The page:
Does Economic Growth Threaten Future Sustainability?

Economic growth makes the world a better place as it lifts hundreds of millions of people out of poverty. But does it threaten the sustainability of the planet?

Time for growth

Economic growth has helped increase life expectancy and reduce levels of child mortality in many countries around the world. It improves lives and provides choice through better education, health care and social supports. It drives creativity too, as new ways of doing things that lead to a better use of resources are encouraged. Everything from road building to computers to artificial intelligence is driven by the push for economic growth, as companies and countries compete to improve their position. The philosophy of growth is tied to a belief in the power of ideas to solve problems and so proponents of an expanding economy believe every challenge can be solved in a way that benefits the world.

But there are those who doubt that economic growth alone is the answer to the world’s ills and suggest it is the cause. Critics argue that unfettered growth depletes resources and causes a breakdown of the systems we depend on. The use of fossil fuels is seen as a danger to the planet and the need to increase renewable energy sources cited as evidence of the damage already inflicted. Extracting rare minerals from the earth’s core to meet demand for crazy levels of consumption is one of the most recent areas of concern. Not least because any consideration of the facts confirm that current, not to mention future, levels of growth are completely unsustainable. And so it is time to consider shifting to a low or no-growth model of the economy that allows everyone to flourish in a more balanced way.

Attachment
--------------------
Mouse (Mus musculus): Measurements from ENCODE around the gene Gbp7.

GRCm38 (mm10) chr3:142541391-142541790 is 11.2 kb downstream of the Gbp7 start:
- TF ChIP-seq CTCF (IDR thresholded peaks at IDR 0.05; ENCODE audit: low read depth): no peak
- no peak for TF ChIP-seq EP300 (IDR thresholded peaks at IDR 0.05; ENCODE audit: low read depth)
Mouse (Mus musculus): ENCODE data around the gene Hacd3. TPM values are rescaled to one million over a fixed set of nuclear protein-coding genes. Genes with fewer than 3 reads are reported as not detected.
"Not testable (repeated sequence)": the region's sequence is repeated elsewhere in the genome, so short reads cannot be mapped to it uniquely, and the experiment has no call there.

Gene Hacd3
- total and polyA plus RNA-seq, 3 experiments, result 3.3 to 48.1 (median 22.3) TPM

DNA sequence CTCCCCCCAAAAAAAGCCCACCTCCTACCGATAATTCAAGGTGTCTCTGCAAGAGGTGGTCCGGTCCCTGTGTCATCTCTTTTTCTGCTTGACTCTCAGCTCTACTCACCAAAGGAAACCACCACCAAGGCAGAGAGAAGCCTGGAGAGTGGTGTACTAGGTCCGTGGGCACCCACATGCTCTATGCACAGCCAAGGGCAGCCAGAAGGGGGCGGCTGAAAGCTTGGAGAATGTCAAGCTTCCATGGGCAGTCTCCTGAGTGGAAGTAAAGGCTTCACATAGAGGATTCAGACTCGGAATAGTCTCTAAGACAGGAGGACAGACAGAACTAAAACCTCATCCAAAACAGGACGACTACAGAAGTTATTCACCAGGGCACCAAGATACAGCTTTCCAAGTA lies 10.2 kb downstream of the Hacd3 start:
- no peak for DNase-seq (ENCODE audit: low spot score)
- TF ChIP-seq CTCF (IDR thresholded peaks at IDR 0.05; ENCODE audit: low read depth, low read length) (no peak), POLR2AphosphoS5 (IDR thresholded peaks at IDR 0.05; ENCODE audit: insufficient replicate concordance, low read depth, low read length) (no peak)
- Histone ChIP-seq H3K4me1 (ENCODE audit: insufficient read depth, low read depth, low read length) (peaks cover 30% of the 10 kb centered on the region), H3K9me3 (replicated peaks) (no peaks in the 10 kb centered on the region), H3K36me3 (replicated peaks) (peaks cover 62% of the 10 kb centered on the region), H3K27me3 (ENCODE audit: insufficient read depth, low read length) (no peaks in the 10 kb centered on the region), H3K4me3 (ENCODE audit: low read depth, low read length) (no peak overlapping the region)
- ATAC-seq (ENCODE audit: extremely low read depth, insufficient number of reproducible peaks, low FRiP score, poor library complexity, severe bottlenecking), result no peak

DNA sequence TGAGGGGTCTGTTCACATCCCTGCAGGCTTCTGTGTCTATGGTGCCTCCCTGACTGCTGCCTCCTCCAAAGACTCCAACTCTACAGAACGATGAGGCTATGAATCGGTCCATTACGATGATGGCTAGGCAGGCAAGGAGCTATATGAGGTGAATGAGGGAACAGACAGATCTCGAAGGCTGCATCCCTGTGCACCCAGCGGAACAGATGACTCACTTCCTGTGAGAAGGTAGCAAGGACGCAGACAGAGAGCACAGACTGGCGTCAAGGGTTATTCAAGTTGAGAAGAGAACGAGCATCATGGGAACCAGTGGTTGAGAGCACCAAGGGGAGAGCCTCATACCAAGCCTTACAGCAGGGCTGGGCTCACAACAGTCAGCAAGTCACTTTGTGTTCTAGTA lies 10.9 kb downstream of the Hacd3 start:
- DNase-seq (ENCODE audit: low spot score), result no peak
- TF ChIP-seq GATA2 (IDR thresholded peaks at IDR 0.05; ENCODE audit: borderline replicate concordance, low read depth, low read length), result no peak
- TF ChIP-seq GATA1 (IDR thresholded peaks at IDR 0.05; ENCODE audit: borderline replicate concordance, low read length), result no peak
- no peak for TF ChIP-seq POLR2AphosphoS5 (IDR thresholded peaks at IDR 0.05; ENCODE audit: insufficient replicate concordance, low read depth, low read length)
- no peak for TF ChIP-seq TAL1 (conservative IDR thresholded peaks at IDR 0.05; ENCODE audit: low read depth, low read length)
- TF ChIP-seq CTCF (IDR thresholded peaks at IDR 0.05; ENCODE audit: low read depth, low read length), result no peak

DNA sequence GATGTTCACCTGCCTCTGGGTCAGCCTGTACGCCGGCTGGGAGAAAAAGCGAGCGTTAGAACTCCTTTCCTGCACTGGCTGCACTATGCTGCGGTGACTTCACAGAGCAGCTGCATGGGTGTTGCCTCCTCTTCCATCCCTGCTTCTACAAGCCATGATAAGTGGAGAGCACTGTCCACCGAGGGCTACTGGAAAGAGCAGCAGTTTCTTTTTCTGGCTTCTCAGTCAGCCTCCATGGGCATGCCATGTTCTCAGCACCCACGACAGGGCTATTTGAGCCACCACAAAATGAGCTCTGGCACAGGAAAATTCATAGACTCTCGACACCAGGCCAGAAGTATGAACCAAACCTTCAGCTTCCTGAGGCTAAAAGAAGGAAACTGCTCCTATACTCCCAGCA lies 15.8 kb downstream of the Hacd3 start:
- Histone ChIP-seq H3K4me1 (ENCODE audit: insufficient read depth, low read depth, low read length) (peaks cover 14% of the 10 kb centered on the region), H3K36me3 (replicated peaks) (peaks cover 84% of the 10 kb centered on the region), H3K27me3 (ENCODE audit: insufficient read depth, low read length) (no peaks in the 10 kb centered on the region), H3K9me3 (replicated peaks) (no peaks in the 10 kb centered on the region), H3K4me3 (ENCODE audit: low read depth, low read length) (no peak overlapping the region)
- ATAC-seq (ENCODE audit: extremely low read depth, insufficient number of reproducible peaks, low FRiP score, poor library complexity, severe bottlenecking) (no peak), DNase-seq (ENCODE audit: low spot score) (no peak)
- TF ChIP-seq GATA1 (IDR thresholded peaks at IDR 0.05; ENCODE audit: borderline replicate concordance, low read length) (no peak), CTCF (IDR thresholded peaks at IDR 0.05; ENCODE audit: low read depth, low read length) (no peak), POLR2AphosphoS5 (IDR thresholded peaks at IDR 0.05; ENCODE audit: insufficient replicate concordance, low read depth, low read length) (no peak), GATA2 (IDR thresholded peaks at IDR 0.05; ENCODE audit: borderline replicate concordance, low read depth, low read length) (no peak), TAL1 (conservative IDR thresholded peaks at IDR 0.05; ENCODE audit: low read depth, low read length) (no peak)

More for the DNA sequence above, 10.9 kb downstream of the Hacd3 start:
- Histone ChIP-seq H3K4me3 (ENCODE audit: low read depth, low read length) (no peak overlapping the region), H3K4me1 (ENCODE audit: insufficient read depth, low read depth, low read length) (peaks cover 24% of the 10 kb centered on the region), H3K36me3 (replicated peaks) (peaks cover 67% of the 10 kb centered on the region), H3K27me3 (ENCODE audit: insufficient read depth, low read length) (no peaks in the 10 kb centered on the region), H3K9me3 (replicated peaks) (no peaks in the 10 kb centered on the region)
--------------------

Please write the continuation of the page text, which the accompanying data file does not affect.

Time for change

There is however evidence that economic growth solves some of the problems it creates, as it uses new technologies to make businesses efficient and profitable. And as the wealth of countries increases they prize greater levels of care for the environment. But the traditional economic growth model is flawed. Innovations in air travel, for instance, drive greater efficiencies but such gains are quickly reversed by a rise in the number of flights. And so the lauded short-term advantages of economic growth are often reduced by the long-term disadvantages.

The main problem with models of continuous growth is that they encourage the mindless consumption of endless products, many of which quickly find their way to landfill sites. The difficulty of course is to change people’s habits, as growth is seen as the holy grail of progress in the modern world. The idea of accepting lower levels of growth is difficult for businesses and governments to understand as they are committed to embracing growth as a visible measure of success.

So, the time has come to revisit the traditional economic growth model as it will save or destroy the planet for future generations.